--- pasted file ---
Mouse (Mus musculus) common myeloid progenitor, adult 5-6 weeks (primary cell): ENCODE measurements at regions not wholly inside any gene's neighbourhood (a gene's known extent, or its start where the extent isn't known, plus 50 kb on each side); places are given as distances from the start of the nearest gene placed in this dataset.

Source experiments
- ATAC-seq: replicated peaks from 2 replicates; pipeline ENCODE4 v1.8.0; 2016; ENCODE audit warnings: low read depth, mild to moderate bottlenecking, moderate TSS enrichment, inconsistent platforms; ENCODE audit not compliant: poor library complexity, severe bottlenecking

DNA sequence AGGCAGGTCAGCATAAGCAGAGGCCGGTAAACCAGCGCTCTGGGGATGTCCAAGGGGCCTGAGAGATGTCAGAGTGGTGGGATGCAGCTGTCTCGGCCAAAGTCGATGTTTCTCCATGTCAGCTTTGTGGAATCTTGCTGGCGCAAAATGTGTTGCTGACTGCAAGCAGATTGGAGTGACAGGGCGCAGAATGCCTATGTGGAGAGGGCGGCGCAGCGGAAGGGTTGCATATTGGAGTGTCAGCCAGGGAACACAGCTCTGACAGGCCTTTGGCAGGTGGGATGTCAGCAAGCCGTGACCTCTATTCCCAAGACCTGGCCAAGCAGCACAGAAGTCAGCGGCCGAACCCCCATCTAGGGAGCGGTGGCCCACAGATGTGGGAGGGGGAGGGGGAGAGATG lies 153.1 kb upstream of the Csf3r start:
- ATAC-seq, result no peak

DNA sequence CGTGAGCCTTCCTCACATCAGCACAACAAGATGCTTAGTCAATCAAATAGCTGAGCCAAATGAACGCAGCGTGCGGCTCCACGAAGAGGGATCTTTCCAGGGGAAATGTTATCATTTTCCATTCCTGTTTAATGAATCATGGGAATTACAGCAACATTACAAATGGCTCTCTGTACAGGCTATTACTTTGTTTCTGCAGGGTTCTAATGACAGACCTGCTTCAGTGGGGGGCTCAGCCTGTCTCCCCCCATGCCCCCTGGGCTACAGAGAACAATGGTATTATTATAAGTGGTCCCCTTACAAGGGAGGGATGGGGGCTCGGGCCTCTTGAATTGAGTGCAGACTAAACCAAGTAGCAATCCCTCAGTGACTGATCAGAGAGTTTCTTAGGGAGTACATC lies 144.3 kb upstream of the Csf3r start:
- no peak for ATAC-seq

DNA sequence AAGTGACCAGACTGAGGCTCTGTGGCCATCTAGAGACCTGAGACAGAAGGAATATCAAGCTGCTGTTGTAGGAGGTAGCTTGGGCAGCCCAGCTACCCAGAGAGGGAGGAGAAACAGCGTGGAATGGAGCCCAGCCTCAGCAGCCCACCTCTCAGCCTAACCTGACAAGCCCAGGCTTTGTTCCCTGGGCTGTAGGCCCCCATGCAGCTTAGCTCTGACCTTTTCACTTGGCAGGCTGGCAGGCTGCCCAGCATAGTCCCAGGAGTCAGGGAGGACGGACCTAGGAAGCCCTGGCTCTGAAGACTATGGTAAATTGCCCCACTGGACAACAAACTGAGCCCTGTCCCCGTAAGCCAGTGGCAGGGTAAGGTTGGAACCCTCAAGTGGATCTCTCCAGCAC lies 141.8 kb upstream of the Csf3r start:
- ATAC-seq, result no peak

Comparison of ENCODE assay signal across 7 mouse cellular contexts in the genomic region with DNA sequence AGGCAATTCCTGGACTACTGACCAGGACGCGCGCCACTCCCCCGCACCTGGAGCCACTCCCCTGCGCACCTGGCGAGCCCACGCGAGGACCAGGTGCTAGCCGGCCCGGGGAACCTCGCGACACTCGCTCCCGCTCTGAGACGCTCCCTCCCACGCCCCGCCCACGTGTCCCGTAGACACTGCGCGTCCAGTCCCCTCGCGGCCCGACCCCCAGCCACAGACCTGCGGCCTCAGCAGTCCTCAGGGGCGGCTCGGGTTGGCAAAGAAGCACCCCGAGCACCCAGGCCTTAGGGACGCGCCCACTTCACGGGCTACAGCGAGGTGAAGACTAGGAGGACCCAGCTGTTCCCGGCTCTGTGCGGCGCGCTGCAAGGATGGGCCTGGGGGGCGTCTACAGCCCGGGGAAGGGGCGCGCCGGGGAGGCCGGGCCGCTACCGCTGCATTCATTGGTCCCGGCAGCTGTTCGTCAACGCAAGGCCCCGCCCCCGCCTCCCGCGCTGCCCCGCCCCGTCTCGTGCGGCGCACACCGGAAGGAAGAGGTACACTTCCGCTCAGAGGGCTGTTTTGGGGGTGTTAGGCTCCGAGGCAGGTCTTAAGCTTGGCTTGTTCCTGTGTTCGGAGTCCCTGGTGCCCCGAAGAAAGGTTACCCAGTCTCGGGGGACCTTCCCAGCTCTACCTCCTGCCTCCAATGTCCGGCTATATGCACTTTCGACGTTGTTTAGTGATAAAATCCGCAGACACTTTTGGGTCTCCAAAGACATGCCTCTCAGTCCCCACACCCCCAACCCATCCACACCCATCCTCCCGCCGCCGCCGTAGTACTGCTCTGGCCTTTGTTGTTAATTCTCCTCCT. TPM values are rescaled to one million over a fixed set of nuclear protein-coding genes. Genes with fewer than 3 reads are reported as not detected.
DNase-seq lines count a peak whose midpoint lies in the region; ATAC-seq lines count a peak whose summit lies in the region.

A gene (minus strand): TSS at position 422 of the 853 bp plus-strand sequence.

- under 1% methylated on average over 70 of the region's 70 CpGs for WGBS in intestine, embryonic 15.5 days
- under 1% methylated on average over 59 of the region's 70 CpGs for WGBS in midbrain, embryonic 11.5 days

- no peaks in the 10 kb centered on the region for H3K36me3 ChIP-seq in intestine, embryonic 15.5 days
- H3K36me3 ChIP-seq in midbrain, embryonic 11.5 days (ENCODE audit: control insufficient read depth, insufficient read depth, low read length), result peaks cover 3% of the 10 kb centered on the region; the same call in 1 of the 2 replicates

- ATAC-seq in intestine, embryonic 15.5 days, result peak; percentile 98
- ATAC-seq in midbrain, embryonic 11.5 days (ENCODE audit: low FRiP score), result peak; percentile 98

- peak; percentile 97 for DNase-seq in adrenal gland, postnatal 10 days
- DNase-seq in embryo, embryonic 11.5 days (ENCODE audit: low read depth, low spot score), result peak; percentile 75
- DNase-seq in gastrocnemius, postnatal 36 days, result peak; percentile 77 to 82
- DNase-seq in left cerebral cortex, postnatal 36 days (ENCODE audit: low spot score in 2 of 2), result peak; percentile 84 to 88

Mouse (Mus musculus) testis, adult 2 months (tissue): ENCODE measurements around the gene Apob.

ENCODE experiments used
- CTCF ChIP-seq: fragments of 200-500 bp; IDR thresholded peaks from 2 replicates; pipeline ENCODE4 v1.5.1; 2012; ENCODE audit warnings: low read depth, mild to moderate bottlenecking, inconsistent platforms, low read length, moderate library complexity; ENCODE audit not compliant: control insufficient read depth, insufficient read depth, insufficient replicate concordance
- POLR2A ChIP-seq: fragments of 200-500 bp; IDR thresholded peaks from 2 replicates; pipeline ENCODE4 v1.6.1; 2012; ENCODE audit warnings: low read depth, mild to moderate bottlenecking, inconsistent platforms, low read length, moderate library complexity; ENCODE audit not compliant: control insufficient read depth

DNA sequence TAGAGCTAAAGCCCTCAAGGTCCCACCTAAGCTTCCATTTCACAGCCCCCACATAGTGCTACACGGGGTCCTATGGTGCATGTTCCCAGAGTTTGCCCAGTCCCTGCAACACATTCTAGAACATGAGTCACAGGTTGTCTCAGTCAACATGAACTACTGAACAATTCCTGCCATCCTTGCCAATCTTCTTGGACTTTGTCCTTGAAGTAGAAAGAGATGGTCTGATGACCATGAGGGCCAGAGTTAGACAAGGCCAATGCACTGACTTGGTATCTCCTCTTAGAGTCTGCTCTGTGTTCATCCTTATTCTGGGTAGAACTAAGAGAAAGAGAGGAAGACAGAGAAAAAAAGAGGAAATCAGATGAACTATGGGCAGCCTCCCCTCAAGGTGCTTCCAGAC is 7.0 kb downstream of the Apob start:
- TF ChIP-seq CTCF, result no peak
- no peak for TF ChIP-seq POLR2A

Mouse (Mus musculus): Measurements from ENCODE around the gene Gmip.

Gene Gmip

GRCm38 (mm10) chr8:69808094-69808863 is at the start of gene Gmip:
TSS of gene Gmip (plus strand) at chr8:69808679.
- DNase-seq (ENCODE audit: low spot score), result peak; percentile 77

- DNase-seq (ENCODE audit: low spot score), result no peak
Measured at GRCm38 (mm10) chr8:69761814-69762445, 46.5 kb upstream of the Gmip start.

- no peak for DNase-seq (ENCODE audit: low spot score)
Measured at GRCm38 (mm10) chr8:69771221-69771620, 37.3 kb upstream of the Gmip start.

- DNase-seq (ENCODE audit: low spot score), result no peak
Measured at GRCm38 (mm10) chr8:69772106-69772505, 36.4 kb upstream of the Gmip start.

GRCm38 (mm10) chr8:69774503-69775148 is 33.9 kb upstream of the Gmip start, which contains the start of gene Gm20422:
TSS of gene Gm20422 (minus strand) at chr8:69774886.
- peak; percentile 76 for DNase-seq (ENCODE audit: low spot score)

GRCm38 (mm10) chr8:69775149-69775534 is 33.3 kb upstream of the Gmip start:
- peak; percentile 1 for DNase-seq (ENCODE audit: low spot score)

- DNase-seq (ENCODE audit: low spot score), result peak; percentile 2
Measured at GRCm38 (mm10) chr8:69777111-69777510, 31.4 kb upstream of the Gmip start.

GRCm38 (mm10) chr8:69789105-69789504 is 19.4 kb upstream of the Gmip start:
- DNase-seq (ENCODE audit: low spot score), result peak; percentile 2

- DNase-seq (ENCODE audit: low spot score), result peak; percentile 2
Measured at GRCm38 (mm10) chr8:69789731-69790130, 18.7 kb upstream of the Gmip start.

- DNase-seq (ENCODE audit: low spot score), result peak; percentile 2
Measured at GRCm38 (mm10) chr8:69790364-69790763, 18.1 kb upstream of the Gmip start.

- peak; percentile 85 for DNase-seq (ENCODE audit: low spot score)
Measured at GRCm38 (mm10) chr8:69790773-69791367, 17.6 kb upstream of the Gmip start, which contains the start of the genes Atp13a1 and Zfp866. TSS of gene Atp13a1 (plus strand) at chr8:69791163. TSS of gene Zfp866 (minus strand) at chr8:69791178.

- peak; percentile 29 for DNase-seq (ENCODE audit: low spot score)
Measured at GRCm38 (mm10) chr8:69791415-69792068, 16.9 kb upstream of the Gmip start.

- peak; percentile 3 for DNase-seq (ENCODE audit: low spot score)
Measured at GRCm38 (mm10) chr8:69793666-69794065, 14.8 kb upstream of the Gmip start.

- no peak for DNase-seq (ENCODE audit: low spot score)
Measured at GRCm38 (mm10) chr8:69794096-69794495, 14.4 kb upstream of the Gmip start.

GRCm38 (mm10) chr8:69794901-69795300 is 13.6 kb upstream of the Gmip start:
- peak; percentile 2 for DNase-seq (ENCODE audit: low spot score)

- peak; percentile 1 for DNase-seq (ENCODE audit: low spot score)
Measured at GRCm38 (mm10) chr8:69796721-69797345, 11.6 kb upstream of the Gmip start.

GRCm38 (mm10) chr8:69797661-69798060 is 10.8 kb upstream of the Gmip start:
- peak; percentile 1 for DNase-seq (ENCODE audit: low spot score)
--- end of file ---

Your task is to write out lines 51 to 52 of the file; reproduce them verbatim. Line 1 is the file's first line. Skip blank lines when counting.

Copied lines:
Measured at GRCm38 (mm10) chr8:69789731-69790130, 18.7 kb upstream of the Gmip start.

- DNase-seq (ENCODE audit: low spot score), result peak; percentile 2